[Mondrian] Handling High Cardinality queries

Matt Campbell mkambol at gmail.com
Fri May 29 16:10:24 EDT 2009


I’m involved in the development of a reporting application for analyzing
medical claims data.  Users of our application often want to run reports
that generate very high cardinality queries.  This could mean queries with
very large dimensions (e.g. “Patients”, which could have millions of
members) or deeply crossjoined axes (e.g. 15 nested dimensions) or a
combination of both.  Since they are executed NON EMPTY and usually are
tightly constrained, the final results often involve only a few dozen
tuples.  While Mondrian does have some facilities to help push NON EMPTY
into native evaluation, we have run into a number of limitations that have
prevented us from taking advantage of the feature.  In particular it fails
if the CrossJoin contains complex expressions or calculated members (which
occur in nearly all of our queries).

The existing native code will look for certain features within the set it is
evaluating.  For example, it will look for <Level>.members, or
<Member>.children within a crossjoin arg.  If it finds a construct that it
can’t recognize, or if any number of conditions fail to hold, then it will
abort native evaluation.  If everything goes correctly, then it will use
SqlTupleReader to load the set of tuples with non empty data using the
individual members within the set as a constraint.  The key piece here is to
come up with that list of individual members for the constraint.  So if I
have a CrossJoin of ( Product.[Product Name].members, { Time.1997.Q1 } ),
the native query should be constrained to Q1 1997.

An alternative to get the set of applicable constraints would be to use a
multi-pass approach, first transforming the query to a simpler form and
using the results of that query to determine how to natively evaluate it.  So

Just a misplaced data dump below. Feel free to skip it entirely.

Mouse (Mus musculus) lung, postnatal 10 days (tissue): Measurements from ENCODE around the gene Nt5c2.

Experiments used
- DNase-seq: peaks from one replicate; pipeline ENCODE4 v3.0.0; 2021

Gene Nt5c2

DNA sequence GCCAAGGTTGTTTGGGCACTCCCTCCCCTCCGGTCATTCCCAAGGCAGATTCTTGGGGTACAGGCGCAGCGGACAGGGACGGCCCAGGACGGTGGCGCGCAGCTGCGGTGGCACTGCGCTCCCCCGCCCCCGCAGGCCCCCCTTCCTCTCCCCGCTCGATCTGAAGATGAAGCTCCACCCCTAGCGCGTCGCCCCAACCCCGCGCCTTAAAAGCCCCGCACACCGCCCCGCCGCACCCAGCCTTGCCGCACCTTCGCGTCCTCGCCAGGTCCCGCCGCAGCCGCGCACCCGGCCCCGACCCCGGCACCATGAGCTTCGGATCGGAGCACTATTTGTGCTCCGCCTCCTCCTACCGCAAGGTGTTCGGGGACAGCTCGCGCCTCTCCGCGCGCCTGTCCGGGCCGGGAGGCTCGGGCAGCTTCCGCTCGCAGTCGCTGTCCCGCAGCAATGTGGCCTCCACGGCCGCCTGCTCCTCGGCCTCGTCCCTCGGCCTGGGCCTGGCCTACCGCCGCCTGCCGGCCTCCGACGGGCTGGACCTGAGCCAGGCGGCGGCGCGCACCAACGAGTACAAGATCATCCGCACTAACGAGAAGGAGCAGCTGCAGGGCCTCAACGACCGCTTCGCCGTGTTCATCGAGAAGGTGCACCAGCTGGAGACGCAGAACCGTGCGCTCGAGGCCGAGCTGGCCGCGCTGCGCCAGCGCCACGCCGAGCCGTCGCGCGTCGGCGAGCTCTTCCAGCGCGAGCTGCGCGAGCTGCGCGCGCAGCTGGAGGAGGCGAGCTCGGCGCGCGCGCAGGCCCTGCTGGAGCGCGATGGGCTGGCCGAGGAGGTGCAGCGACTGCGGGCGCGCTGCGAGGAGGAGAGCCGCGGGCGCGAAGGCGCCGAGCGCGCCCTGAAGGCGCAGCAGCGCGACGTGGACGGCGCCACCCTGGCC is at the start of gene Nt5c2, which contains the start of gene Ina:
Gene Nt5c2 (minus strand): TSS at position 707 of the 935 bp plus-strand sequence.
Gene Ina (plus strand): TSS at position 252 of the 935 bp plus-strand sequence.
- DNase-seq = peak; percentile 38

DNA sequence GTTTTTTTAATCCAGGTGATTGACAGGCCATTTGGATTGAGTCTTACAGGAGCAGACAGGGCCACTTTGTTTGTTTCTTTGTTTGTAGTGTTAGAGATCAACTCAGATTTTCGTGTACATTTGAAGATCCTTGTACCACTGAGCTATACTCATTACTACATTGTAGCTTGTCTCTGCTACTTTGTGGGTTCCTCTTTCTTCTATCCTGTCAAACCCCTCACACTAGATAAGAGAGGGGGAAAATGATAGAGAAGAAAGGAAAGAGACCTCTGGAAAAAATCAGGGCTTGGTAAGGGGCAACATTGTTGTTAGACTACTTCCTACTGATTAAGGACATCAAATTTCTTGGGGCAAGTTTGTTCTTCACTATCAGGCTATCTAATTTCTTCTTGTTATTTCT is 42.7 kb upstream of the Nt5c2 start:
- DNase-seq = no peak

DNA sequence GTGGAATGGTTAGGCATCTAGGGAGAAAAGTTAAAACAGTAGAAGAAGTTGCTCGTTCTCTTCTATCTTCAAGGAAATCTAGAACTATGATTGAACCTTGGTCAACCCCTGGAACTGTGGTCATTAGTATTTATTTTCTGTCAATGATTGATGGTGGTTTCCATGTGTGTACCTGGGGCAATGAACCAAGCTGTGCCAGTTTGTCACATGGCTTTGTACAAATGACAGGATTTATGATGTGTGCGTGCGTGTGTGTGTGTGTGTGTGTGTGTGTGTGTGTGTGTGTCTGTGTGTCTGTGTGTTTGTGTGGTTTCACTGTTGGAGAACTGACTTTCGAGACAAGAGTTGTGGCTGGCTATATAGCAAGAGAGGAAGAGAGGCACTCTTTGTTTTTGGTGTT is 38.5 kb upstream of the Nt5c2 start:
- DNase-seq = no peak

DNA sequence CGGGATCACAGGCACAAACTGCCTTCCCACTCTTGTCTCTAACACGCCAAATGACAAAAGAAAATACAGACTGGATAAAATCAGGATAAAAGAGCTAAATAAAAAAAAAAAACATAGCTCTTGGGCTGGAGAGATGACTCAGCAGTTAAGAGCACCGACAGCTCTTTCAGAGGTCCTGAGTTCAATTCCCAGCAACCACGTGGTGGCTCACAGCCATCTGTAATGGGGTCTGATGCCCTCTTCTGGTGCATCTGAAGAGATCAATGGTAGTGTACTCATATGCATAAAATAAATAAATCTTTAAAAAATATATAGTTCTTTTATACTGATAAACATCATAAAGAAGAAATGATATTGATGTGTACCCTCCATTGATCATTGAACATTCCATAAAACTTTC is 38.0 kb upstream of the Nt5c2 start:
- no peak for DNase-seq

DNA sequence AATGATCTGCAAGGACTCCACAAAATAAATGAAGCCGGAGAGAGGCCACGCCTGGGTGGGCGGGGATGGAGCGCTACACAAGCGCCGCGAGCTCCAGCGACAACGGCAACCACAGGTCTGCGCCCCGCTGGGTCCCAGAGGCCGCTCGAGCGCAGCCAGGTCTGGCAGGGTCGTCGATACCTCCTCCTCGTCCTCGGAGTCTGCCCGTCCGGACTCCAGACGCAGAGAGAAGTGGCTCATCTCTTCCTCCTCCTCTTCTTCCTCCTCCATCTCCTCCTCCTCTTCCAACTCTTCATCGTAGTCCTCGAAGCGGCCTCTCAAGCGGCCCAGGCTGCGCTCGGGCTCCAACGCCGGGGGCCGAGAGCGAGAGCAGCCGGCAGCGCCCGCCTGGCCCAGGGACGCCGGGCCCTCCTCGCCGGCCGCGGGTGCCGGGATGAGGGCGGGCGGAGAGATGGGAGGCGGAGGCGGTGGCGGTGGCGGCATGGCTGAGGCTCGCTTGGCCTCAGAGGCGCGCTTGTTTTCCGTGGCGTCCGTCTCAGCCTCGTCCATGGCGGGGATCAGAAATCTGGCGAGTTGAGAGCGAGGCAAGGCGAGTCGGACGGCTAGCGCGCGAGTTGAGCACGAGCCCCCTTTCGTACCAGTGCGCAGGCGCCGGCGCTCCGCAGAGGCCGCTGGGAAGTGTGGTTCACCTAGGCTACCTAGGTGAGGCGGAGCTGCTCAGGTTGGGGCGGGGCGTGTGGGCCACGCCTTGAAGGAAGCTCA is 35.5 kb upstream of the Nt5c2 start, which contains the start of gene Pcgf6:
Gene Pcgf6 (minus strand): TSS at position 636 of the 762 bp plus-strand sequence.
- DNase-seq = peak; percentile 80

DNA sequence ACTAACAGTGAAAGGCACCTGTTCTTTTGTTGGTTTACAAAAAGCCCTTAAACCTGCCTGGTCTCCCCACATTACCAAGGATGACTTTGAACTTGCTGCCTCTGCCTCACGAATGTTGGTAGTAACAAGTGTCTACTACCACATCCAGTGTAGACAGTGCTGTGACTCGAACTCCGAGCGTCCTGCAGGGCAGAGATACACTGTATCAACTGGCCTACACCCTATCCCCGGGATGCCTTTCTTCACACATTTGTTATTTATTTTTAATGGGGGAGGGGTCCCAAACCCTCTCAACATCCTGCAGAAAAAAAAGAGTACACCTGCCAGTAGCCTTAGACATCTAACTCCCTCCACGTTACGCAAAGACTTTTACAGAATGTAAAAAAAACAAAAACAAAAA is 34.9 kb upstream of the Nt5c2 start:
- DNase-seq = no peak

for example:

1)       Given an input set, modify any references to <Level>.members,
<Member>.children, etc. to be a set consisting of a single calculated member
with a scalar value (note that the scalar value is not important—we just
want to replace it with something that needs no further evaluation).

2)       Evaluate the modified set.  This should produce a comparatively
small set of tuples that captures the individual values of any other
dimensions in the set.  Any dimension that contains only individual members
at a single level can be used as constraints, since the <Level>.members
intersects with them.

3)       Fire a native query to get the tuples that have non empty data with
the constraints identified in (2), expanding back out the expressions that
were modified in (1).  (or, take an approach like crossjoin optimizer and
actually evaluate the remaining intersections).

I implemented a quick and dirty proof-of-concept function which uses the
above approach.  So with a query like the following:

SELECT NativizeSet( Crossjoin( Product.[Product Name].members,
       {Time.[1997].LastChild, Time.[1997].LastChild.PrevMember}  )) on 0
from sales

(1)  The function will first transform the query to

with member [Product].[substitution-Product] as '101010.0'
  set [setProduct] as '{[Product].[substitution-Product]}'
select NativizeSet(Crossjoin([setProduct], {[Time].[1997].LastChild,
[Time].[1997].LastChild.PrevMember})) ON COLUMNS
from [Sales]

(2)  It will then evaluate the transformed set, which will return a list of
tuples

  ( product.[substitution-Product], Time.1997.Q4)
  ( product.[substitution-Product], Time.1997.Q3)

(3)  The function can then fire a native query to retrieve the actual
[Product Name] members that intersect with Q4 and Q3.

This works nicely with sets that have arbitrarily complex expressions, but
with some caveats:

* the set expression must contain an expression that can actually be
modified (like <Level>.members).

* expressions replaced in (1) can’t be inside of functions like filter,
topcount, or head, since the expression actually needs to look at the set of
members to determine what to return.  I’m sure there are other cases like
this where the “substituted” set is dynamic and the transformation described
above would not result in the desired result.

Even with the caveats above I believe that an approach like the above will
work for most of our use cases.



Let me know if anyone has feedback.
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